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4 Good Reasons to Spend Christmas & New Year on Safari
Oct06

4 Good Reasons to Spend Christmas & New Year on Safari

It’s the time of year when half the population turns to Pinterest for their Christmas decor inspiration and menu planning, while the other half makes a quick U-turn out of the tinsel-strewn shopping mall and scans the web for any last minute flight specials to somewhere remote! We aren’t all cut from the same cloth, and while the bustling shops and festive music might give some people the warm and fuzzies, others start to dream of wide open spaces and silence instead. Sure, family time is the best time, but so are midday gin and tonics by the pool with absolutely nothing being asked of you for at least four hours. We get it; you’re torn between spending a week in near-pyjamas tripping over Christmas lights, and absorbing the African warmth under a big sun hat and a view of elephants parading across the savanna. Here are four good reasons to spend Christmas and New Year on safari. You’re welcome.     All the feasting without the cooking or cleaning Safaris are synonymous with overeating, in the best possible way. There is so much good food going around at every time of year and over the festive season, safari chefs really start churning out the special treatment. From early morning homemade rusks and shortbread, to fluffy frittatas, fresh fruit and mince pies, charcuterie platters and big, hearty flavours across the board, you’re definitely not going hungry. Food is so much a part of feeling nurtured and satisfied, and when you’re on safari – over Christmas time or not – you’re eating home-cooked meals that not only deliver in terms of comfort and flavour, you’re 100% on the receiving end and 0% on the prep! A safari Christmas means you have no kitchen duties assigned to you whatsoever, so forget the devilled eggs and the stewed fruit pudding you’re responsible for this year, and put those feet up! Where? Chinzombo Camp A rather appealing absence of (human) crowds We generally love our own humans, and the festive season allows absent aunts, uncles, and cousins to spend quality time together and lighten the load on parents of tots! But with long overdue family catch ups comes the exponential growth in general human traffic. A quick run for an emergency litre of milk on Boxing Day morning could turn into an hour-long affair with a few thousand people in the same predicament. Long queues of people in dire need of coffee with overtired kids in tow isn’t our idea of morning fun, but what we DO kind of like the sound of is birds. The deep, resonating drum of the ground hornbill enters...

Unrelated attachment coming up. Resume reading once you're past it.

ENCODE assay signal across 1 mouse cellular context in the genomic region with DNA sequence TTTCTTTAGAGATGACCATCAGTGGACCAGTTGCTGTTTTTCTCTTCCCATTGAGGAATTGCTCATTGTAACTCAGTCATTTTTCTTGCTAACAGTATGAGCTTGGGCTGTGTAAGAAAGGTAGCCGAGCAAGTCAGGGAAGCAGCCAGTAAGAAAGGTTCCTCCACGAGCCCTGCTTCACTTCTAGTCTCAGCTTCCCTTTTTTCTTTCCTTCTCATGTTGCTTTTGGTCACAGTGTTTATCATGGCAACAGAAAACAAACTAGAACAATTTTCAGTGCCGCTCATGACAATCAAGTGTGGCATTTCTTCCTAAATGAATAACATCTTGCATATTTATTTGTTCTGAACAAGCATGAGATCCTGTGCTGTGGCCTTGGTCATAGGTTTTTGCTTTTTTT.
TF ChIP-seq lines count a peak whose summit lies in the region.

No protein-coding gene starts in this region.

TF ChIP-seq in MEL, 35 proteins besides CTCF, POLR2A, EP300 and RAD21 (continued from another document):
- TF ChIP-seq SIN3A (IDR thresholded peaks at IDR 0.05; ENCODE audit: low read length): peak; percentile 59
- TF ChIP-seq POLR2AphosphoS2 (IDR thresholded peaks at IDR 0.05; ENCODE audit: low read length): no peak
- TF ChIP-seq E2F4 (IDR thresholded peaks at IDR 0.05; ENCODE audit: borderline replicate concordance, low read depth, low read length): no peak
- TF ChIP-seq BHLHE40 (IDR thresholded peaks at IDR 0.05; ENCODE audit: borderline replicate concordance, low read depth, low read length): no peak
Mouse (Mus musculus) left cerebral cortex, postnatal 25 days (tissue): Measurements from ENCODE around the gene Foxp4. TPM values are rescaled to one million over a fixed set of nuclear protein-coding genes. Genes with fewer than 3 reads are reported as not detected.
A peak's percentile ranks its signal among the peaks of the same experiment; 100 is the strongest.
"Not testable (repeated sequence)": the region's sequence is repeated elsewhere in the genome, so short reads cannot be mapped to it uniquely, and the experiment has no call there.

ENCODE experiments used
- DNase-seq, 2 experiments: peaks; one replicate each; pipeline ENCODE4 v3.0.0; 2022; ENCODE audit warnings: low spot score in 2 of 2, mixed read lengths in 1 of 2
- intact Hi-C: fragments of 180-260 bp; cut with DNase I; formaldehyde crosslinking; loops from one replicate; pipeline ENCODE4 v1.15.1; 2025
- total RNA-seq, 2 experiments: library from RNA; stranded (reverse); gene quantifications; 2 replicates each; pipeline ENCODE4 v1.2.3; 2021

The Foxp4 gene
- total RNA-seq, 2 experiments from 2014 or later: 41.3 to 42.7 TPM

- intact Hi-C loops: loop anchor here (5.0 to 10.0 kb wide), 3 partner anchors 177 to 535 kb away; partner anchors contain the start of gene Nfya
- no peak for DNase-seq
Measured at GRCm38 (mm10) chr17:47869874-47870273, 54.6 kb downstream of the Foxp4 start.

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The 5 BEST things about a SUMMER safari
Aug08

The 5 BEST things about a SUMMER safari

Sure, African summers are notoriously harsh in terms of heat with temperatures that escalate well into the 40s (C), but the relief of big, heavy cumulonimbus clouds gathering in a rumble of humidity and electricity in the afternoons is one of the best sights, sounds, and smells in the world. Any African will tell you that. The fat droplets of rain that eventually burst from the weighty heavens simmer on the hot earth and refill waterholes and river beds with the liquid of life. Summer is by far the more beautiful of the safari seasons, but winter is the most popular time to travel. From July to October, water is scarce and animals migrate to find food sources. In national parks and reserves across Africa, tourism explodes as the game viewing becomes the best yet. Without thick, leafy trees blocking the view and with resources reduced to a minimum, the competition is high and predators have a field day. Winter certainly does have its perks, but summer should not be overlooked because it packs and incredible experience, if you can handle the heat and the bugs! We’ll tell you why… Birds, obviously We’re passionate about birding, and we know we’re not alone. Summer is the exciting time of year when we start to hear those familiar bird calls that have been absent for the rest of the year. Some of the crowd favourites in Southern Africa include the cuckoos, like the red-chested cuckoo’s “piet my vrou” chant, and the woodland kingfisher, whose high-pitched cascading song is one of the most recognisable in the summer bush. Beautiful, iridescent jewel tones of the emerald and Diederik cuckoos are almost unbelievable to see, and suddenly those abundant lilac-breasted rollers are joined by their cousins, the European rollers. Yellow-billed kites arrive early in the season and then are abundantly present. Amur falcons make the incredible journey all the way from north-eastern China and back again and are celebrated for their mammoth trans-equatorial flight. Quite amazingly, over 100 bird species migrate to South Africa every summer, some travelling over 10 000 kilometres in a matter of days. The warm African season is abundant with food and water for birds and it is the perfect breeding ground. If you’re into birds, you have to safari in summer. Better priced accommodation The “green season” prices for lodge accommodation (around January to March) are much lower than the peak season prices (June to October), giving you a lot more room in your budget. When the safari season calms down at the start of summer (November) and rooms begin to empty, the cost of your stay at a...